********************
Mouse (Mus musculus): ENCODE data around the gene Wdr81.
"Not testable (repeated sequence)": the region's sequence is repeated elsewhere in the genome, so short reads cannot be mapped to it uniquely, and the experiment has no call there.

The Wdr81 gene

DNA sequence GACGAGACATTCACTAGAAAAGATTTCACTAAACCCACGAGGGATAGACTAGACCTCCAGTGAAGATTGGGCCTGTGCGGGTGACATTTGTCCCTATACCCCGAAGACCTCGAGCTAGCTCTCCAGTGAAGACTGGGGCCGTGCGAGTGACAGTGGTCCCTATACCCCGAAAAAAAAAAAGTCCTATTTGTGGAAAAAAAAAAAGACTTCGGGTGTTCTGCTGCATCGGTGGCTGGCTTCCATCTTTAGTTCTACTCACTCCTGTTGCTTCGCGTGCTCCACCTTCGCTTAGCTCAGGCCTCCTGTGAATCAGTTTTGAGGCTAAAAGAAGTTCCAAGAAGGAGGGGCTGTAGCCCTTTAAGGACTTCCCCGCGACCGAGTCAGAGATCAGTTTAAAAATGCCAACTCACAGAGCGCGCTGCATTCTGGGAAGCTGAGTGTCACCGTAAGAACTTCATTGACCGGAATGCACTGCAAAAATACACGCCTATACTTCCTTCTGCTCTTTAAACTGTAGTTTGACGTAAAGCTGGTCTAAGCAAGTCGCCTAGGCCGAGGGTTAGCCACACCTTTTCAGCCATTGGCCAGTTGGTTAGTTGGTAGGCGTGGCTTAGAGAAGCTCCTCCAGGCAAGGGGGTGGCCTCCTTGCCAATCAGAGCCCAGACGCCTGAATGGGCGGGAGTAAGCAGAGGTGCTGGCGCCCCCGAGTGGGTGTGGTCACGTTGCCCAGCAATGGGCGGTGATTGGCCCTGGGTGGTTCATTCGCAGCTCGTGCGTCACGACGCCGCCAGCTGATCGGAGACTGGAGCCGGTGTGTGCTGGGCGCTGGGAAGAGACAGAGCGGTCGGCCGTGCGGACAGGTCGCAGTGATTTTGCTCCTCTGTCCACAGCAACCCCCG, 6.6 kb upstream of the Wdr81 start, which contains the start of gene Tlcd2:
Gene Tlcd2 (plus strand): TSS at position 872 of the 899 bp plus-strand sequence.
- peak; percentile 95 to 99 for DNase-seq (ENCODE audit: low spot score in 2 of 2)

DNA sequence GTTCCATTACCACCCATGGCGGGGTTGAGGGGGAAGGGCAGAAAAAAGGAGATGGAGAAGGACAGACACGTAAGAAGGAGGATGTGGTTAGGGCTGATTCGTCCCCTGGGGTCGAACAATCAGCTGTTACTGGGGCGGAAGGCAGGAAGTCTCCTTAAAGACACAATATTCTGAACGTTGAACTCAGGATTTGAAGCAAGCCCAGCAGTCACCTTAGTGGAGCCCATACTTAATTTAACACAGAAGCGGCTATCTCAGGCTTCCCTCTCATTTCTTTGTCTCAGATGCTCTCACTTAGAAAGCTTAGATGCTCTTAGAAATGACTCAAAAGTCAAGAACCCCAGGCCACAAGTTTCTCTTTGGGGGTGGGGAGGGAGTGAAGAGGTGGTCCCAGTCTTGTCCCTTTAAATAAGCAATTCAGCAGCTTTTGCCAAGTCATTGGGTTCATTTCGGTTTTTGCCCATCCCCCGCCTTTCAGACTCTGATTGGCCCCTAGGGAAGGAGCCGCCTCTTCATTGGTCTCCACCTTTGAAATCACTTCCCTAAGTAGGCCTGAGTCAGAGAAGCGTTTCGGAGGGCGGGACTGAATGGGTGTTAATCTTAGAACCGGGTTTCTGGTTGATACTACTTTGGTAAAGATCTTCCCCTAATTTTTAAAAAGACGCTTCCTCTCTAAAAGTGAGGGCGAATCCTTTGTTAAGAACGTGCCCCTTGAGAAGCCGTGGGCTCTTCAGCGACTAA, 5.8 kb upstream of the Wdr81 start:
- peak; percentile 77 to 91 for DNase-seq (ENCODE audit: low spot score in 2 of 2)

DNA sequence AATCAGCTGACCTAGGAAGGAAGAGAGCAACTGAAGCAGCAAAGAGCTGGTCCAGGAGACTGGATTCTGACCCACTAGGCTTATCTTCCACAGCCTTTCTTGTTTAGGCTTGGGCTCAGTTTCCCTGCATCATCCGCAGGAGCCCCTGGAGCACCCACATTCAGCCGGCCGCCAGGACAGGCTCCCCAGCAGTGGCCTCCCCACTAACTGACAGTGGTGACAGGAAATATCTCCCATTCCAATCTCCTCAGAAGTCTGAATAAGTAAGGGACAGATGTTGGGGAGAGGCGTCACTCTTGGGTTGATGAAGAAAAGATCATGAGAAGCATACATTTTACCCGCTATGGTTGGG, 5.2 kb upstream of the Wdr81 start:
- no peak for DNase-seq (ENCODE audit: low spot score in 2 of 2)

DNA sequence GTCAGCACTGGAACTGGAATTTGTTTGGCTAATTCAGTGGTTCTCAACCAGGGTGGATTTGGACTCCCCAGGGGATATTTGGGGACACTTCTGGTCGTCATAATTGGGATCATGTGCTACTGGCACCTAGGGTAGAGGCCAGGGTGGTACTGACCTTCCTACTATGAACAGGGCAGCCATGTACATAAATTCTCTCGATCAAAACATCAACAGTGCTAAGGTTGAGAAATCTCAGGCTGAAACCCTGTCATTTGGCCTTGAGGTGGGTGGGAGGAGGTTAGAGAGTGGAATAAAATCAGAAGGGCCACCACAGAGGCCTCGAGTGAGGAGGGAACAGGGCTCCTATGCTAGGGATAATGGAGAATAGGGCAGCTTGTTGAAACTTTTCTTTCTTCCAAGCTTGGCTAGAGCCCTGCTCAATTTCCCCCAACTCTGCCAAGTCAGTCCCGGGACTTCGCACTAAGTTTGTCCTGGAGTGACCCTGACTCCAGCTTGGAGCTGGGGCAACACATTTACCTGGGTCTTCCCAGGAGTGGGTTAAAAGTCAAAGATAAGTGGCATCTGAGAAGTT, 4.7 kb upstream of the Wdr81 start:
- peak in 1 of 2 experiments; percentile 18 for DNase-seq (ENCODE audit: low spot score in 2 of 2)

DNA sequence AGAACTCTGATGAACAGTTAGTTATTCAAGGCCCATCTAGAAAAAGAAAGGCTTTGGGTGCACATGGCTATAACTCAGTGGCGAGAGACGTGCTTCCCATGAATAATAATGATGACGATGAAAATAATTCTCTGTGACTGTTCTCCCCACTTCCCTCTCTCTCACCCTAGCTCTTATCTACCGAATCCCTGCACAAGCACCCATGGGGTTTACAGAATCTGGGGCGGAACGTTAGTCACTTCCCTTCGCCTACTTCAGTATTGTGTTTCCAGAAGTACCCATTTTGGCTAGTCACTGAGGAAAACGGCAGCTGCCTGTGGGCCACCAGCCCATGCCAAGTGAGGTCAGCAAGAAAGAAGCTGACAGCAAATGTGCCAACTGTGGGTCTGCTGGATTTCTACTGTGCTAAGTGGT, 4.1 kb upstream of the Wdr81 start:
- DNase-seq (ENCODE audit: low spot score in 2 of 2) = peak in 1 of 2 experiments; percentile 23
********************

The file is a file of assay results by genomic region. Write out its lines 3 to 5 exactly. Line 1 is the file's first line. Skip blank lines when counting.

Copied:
The Wdr81 gene

DNA sequence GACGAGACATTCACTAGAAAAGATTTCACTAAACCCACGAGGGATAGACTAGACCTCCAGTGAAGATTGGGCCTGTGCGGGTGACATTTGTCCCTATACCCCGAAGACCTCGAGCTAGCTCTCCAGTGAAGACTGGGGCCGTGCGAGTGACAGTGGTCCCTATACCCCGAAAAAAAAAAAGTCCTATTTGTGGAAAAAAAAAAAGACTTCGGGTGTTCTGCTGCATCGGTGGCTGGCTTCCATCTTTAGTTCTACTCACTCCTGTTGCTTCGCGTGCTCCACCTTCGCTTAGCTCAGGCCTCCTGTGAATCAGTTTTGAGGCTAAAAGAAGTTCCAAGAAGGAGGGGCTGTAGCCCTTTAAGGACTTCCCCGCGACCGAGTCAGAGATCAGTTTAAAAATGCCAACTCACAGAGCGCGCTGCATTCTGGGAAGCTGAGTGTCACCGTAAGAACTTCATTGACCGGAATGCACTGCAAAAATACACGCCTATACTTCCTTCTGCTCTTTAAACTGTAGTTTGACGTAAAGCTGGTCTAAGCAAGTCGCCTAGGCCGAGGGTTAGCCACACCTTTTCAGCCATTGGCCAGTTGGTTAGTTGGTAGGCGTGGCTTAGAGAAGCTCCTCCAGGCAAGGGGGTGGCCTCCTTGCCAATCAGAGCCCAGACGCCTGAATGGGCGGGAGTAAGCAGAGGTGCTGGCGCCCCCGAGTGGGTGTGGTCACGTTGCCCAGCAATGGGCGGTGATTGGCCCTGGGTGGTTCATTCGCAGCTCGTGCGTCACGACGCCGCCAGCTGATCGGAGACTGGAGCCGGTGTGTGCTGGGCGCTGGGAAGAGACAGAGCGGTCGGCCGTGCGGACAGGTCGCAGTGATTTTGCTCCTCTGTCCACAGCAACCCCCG, 6.6 kb upstream of the Wdr81 start, which contains the start of gene Tlcd2:
Gene Tlcd2 (plus strand): TSS at position 872 of the 899 bp plus-strand sequence.